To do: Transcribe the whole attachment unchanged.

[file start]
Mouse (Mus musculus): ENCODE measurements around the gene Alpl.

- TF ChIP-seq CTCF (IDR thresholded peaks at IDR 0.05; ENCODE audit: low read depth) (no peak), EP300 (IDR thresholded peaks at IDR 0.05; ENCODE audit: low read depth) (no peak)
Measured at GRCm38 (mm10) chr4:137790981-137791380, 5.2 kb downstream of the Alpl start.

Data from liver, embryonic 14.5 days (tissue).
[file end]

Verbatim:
Mouse (Mus musculus): ENCODE measurements around the gene Alpl.

- TF ChIP-seq CTCF (IDR thresholded peaks at IDR 0.05; ENCODE audit: low read depth) (no peak), EP300 (IDR thresholded peaks at IDR 0.05; ENCODE audit: low read depth) (no peak)
Measured at GRCm38 (mm10) chr4:137790981-137791380, 5.2 kb downstream of the Alpl start.

Data from liver, embryonic 14.5 days (tissue).